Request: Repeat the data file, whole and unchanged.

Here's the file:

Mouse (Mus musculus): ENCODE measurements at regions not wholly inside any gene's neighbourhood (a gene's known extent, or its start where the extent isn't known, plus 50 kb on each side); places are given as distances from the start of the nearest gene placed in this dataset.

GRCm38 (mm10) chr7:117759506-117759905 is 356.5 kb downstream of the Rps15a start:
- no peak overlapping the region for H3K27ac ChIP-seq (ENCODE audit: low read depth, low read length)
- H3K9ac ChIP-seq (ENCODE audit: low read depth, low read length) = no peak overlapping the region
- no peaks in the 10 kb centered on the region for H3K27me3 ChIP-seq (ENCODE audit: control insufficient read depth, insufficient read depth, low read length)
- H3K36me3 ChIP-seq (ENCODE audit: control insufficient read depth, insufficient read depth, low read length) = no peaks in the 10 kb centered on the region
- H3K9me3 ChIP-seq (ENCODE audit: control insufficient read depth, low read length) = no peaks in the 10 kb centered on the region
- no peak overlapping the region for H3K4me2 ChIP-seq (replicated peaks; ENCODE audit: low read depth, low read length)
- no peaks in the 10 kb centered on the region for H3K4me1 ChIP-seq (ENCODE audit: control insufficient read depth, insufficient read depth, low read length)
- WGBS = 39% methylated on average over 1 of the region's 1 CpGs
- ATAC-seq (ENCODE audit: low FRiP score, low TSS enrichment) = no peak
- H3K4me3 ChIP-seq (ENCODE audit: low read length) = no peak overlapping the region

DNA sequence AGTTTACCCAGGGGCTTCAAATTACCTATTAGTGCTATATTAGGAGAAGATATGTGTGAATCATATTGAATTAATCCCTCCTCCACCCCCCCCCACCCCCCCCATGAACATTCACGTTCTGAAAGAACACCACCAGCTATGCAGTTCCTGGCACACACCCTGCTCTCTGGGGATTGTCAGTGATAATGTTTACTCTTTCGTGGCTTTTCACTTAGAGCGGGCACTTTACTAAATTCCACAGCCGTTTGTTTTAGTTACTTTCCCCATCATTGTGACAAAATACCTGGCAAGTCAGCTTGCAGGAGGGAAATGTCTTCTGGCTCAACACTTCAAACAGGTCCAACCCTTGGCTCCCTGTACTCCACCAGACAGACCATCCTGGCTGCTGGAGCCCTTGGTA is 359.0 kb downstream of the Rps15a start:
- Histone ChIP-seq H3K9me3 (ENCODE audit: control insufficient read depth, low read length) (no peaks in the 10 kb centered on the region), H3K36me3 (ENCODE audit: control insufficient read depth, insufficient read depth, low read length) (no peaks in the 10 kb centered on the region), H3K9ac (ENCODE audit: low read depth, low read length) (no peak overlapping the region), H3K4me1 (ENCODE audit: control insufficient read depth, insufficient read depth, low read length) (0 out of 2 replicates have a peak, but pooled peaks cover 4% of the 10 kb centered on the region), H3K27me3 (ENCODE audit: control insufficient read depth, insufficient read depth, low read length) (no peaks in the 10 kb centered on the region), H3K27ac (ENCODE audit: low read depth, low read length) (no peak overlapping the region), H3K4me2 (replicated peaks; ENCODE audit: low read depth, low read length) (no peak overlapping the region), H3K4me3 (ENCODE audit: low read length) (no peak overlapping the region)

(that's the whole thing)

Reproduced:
Mouse (Mus musculus): ENCODE measurements at regions not wholly inside any gene's neighbourhood (a gene's known extent, or its start where the extent isn't known, plus 50 kb on each side); places are given as distances from the start of the nearest gene placed in this dataset.

GRCm38 (mm10) chr7:117759506-117759905 is 356.5 kb downstream of the Rps15a start:
- no peak overlapping the region for H3K27ac ChIP-seq (ENCODE audit: low read depth, low read length)
- H3K9ac ChIP-seq (ENCODE audit: low read depth, low read length) = no peak overlapping the region
- no peaks in the 10 kb centered on the region for H3K27me3 ChIP-seq (ENCODE audit: control insufficient read depth, insufficient read depth, low read length)
- H3K36me3 ChIP-seq (ENCODE audit: control insufficient read depth, insufficient read depth, low read length) = no peaks in the 10 kb centered on the region
- H3K9me3 ChIP-seq (ENCODE audit: control insufficient read depth, low read length) = no peaks in the 10 kb centered on the region
- no peak overlapping the region for H3K4me2 ChIP-seq (replicated peaks; ENCODE audit: low read depth, low read length)
- no peaks in the 10 kb centered on the region for H3K4me1 ChIP-seq (ENCODE audit: control insufficient read depth, insufficient read depth, low read length)
- WGBS = 39% methylated on average over 1 of the region's 1 CpGs
- ATAC-seq (ENCODE audit: low FRiP score, low TSS enrichment) = no peak
- H3K4me3 ChIP-seq (ENCODE audit: low read length) = no peak overlapping the region

DNA sequence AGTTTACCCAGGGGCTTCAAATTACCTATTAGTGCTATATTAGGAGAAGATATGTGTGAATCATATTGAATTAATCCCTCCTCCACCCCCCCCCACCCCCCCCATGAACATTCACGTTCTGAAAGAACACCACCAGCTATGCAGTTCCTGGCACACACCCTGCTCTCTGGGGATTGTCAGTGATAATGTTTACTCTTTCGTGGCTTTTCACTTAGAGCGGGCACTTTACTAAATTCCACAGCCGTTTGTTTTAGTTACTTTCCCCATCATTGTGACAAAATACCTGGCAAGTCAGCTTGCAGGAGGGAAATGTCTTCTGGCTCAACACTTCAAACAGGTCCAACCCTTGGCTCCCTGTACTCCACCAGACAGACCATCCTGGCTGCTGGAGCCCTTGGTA is 359.0 kb downstream of the Rps15a start:
- Histone ChIP-seq H3K9me3 (ENCODE audit: control insufficient read depth, low read length) (no peaks in the 10 kb centered on the region), H3K36me3 (ENCODE audit: control insufficient read depth, insufficient read depth, low read length) (no peaks in the 10 kb centered on the region), H3K9ac (ENCODE audit: low read depth, low read length) (no peak overlapping the region), H3K4me1 (ENCODE audit: control insufficient read depth, insufficient read depth, low read length) (0 out of 2 replicates have a peak, but pooled peaks cover 4% of the 10 kb centered on the region), H3K27me3 (ENCODE audit: control insufficient read depth, insufficient read depth, low read length) (no peaks in the 10 kb centered on the region), H3K27ac (ENCODE audit: low read depth, low read length) (no peak overlapping the region), H3K4me2 (replicated peaks; ENCODE audit: low read depth, low read length) (no peak overlapping the region), H3K4me3 (ENCODE audit: low read length) (no peak overlapping the region)